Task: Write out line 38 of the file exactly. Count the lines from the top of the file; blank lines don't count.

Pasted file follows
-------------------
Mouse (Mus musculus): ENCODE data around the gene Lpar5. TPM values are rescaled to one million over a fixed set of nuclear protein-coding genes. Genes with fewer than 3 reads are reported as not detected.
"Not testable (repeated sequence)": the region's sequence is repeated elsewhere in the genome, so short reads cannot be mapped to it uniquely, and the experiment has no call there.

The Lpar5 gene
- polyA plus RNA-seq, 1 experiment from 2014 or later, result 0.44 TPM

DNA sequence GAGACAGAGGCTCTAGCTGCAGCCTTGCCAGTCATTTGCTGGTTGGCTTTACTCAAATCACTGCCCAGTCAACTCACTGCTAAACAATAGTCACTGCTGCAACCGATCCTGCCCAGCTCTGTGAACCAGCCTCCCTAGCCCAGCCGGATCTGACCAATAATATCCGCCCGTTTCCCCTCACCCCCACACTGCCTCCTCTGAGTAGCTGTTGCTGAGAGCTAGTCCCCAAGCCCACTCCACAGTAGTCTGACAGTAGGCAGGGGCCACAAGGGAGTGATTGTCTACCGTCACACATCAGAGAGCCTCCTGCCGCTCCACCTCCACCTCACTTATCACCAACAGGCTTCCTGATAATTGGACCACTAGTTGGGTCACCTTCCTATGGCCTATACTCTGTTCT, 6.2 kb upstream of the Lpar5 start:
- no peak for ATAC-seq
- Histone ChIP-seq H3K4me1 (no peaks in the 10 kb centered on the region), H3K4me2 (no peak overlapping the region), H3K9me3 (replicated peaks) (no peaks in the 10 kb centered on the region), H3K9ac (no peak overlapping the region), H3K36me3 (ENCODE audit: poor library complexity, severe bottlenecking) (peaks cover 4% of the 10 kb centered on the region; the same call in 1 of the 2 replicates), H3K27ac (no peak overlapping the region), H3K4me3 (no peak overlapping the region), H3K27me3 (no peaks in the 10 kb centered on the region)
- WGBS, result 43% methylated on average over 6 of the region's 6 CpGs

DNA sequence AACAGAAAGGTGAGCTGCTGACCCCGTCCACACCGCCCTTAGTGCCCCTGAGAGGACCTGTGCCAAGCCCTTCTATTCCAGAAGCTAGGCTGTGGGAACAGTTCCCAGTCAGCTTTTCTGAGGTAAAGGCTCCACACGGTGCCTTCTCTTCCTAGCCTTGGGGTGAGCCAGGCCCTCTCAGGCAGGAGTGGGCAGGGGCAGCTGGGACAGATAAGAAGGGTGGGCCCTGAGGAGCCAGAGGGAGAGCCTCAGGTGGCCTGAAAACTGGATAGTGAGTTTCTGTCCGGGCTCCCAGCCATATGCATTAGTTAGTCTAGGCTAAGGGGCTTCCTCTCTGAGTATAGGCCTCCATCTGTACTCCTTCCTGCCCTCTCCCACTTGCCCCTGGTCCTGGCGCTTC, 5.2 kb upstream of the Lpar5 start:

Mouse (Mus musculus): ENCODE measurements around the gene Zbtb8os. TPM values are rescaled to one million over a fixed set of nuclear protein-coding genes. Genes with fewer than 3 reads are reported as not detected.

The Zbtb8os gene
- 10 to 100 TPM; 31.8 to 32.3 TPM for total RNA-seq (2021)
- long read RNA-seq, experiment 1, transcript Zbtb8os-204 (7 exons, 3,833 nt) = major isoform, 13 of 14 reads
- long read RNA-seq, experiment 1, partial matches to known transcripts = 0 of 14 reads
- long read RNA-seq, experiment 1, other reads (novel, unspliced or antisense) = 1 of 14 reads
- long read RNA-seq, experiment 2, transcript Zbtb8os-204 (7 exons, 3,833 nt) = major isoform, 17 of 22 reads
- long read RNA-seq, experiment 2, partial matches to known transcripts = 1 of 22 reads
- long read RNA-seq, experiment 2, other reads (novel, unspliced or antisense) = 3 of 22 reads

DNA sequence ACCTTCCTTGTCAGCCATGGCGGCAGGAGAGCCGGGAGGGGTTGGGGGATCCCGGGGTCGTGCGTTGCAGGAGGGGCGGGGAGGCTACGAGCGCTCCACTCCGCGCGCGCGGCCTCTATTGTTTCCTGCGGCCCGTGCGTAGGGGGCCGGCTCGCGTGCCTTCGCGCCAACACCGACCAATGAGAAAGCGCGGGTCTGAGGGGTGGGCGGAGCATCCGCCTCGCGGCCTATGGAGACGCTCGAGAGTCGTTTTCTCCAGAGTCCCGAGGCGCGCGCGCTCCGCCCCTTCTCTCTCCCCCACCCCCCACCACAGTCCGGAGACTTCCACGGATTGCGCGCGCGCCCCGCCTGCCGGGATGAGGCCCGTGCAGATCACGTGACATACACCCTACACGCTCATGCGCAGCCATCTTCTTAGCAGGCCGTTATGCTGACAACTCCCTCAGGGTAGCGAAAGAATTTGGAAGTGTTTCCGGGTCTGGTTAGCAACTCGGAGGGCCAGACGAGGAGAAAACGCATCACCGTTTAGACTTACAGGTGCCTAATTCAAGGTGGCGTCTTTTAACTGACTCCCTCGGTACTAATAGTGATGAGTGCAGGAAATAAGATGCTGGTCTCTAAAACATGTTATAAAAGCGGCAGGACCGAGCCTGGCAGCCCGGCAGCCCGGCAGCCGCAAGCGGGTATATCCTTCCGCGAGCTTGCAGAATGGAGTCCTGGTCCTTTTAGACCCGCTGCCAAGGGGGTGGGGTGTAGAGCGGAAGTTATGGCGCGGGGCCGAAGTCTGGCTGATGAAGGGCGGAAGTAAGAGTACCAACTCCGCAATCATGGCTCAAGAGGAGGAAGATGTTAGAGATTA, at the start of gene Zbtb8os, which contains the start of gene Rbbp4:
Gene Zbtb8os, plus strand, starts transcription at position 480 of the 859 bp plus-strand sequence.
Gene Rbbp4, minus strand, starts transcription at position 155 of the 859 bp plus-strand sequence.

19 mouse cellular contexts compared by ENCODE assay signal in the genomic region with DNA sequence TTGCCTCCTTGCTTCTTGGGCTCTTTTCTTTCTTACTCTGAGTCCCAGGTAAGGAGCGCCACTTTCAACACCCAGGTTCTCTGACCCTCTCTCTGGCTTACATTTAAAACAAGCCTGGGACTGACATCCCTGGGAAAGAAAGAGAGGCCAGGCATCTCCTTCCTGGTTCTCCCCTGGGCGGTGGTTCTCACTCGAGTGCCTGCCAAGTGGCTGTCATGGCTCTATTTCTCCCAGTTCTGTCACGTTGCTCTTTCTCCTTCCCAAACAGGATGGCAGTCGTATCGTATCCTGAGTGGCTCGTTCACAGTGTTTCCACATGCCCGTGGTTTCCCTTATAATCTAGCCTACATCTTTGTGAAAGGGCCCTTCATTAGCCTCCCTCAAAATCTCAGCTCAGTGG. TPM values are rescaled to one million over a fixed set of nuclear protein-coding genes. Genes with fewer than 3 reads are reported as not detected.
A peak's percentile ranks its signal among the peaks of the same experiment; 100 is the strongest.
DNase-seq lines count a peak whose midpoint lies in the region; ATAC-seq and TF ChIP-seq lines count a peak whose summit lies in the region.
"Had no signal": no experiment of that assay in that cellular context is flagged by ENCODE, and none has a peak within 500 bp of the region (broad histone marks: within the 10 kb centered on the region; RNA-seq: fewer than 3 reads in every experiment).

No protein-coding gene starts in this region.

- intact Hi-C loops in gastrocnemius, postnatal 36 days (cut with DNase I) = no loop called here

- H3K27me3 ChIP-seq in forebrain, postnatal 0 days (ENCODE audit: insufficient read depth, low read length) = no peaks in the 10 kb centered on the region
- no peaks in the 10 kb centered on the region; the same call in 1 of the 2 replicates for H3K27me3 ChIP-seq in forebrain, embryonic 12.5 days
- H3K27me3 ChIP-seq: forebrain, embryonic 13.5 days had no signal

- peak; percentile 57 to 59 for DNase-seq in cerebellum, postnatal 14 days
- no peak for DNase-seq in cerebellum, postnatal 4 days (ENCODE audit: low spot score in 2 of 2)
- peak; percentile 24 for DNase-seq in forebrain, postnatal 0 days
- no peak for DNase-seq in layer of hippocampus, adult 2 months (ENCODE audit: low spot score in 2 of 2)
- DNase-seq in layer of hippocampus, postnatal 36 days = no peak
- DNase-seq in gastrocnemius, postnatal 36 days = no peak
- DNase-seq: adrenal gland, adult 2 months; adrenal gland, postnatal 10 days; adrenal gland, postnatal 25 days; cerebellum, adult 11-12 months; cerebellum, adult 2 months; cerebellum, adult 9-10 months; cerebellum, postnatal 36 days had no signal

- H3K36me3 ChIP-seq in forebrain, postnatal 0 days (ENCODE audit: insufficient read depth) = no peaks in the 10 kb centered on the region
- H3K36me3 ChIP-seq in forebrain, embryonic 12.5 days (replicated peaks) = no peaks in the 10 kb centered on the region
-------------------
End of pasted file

- H3K36me3 ChIP-seq in forebrain, postnatal 0 days (ENCODE audit: insufficient read depth) = no peaks in the 10 kb centered on the region